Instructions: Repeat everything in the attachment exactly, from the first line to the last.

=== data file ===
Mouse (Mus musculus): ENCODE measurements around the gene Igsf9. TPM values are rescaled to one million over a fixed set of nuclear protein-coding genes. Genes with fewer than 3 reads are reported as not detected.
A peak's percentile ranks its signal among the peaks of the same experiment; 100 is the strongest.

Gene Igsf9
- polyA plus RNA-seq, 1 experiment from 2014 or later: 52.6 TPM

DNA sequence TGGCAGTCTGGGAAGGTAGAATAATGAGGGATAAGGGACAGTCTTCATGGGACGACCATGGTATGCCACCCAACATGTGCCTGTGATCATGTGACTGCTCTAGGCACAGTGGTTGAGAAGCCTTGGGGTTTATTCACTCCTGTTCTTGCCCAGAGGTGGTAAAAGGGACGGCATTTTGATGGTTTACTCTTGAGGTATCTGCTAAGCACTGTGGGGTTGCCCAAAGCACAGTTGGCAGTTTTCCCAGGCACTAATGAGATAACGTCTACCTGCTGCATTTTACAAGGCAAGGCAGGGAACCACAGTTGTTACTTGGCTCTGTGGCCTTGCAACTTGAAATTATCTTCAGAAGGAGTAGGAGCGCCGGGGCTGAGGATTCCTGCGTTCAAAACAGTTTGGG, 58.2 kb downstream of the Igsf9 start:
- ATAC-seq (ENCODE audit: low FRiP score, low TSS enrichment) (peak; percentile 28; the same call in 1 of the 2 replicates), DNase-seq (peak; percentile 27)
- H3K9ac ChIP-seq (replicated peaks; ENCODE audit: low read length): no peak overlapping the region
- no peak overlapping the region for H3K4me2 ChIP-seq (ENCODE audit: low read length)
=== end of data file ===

Mouse (Mus musculus): ENCODE measurements around the gene Igsf9. TPM values are rescaled to one million over a fixed set of nuclear protein-coding genes. Genes with fewer than 3 reads are reported as not detected.
A peak's percentile ranks its signal among the peaks of the same experiment; 100 is the strongest.

Gene Igsf9
- polyA plus RNA-seq, 1 experiment from 2014 or later: 52.6 TPM

DNA sequence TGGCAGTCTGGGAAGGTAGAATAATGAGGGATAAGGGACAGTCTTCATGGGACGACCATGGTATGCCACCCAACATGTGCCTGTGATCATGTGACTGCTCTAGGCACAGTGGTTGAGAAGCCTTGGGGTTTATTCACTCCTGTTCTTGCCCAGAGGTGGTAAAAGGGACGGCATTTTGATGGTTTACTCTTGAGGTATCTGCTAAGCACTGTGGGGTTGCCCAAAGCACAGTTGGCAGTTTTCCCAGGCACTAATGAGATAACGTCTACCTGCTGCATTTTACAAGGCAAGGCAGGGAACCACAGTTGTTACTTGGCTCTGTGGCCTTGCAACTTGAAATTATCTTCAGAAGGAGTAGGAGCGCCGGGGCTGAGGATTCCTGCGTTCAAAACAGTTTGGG, 58.2 kb downstream of the Igsf9 start:
- ATAC-seq (ENCODE audit: low FRiP score, low TSS enrichment) (peak; percentile 28; the same call in 1 of the 2 replicates), DNase-seq (peak; percentile 27)
- H3K9ac ChIP-seq (replicated peaks; ENCODE audit: low read length): no peak overlapping the region
- no peak overlapping the region for H3K4me2 ChIP-seq (ENCODE audit: low read length)